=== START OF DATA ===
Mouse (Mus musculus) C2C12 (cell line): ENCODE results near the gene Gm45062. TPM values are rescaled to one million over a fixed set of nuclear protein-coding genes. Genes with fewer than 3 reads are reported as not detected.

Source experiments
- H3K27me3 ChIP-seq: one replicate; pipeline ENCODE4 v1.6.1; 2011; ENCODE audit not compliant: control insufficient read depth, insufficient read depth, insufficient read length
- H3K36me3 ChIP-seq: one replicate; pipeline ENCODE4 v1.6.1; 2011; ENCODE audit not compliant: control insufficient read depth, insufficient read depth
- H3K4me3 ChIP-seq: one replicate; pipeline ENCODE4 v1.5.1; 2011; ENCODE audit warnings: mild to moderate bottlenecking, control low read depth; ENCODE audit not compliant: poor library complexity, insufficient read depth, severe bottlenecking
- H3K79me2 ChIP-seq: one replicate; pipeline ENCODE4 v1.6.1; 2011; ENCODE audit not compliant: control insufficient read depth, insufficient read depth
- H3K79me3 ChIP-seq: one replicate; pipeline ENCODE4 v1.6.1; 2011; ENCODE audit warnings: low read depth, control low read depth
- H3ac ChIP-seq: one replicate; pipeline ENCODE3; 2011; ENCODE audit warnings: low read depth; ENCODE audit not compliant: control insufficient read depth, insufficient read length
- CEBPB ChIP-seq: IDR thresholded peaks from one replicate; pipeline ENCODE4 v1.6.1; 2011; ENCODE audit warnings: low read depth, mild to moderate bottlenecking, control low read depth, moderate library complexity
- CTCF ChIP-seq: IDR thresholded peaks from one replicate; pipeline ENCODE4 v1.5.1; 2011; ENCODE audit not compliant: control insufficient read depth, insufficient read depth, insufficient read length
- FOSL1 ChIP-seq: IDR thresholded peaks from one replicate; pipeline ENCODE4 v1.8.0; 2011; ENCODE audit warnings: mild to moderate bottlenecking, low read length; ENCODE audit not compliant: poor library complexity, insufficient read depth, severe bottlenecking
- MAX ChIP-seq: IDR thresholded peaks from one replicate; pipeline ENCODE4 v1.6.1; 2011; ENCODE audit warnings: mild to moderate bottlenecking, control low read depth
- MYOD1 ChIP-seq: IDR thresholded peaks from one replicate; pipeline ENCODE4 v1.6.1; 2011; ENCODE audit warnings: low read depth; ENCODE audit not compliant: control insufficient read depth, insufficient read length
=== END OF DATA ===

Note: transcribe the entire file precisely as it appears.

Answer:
Mouse (Mus musculus) C2C12 (cell line): ENCODE results near the gene Gm45062. TPM values are rescaled to one million over a fixed set of nuclear protein-coding genes. Genes with fewer than 3 reads are reported as not detected.

Source experiments
- H3K27me3 ChIP-seq: one replicate; pipeline ENCODE4 v1.6.1; 2011; ENCODE audit not compliant: control insufficient read depth, insufficient read depth, insufficient read length
- H3K36me3 ChIP-seq: one replicate; pipeline ENCODE4 v1.6.1; 2011; ENCODE audit not compliant: control insufficient read depth, insufficient read depth
- H3K4me3 ChIP-seq: one replicate; pipeline ENCODE4 v1.5.1; 2011; ENCODE audit warnings: mild to moderate bottlenecking, control low read depth; ENCODE audit not compliant: poor library complexity, insufficient read depth, severe bottlenecking
- H3K79me2 ChIP-seq: one replicate; pipeline ENCODE4 v1.6.1; 2011; ENCODE audit not compliant: control insufficient read depth, insufficient read depth
- H3K79me3 ChIP-seq: one replicate; pipeline ENCODE4 v1.6.1; 2011; ENCODE audit warnings: low read depth, control low read depth
- H3ac ChIP-seq: one replicate; pipeline ENCODE3; 2011; ENCODE audit warnings: low read depth; ENCODE audit not compliant: control insufficient read depth, insufficient read length
- CEBPB ChIP-seq: IDR thresholded peaks from one replicate; pipeline ENCODE4 v1.6.1; 2011; ENCODE audit warnings: low read depth, mild to moderate bottlenecking, control low read depth, moderate library complexity
- CTCF ChIP-seq: IDR thresholded peaks from one replicate; pipeline ENCODE4 v1.5.1; 2011; ENCODE audit not compliant: control insufficient read depth, insufficient read depth, insufficient read length
- FOSL1 ChIP-seq: IDR thresholded peaks from one replicate; pipeline ENCODE4 v1.8.0; 2011; ENCODE audit warnings: mild to moderate bottlenecking, low read length; ENCODE audit not compliant: poor library complexity, insufficient read depth, severe bottlenecking
- MAX ChIP-seq: IDR thresholded peaks from one replicate; pipeline ENCODE4 v1.6.1; 2011; ENCODE audit warnings: mild to moderate bottlenecking, control low read depth
- MYOD1 ChIP-seq: IDR thresholded peaks from one replicate; pipeline ENCODE4 v1.6.1; 2011; ENCODE audit warnings: low read depth; ENCODE audit not compliant: control insufficient read depth, insufficient read length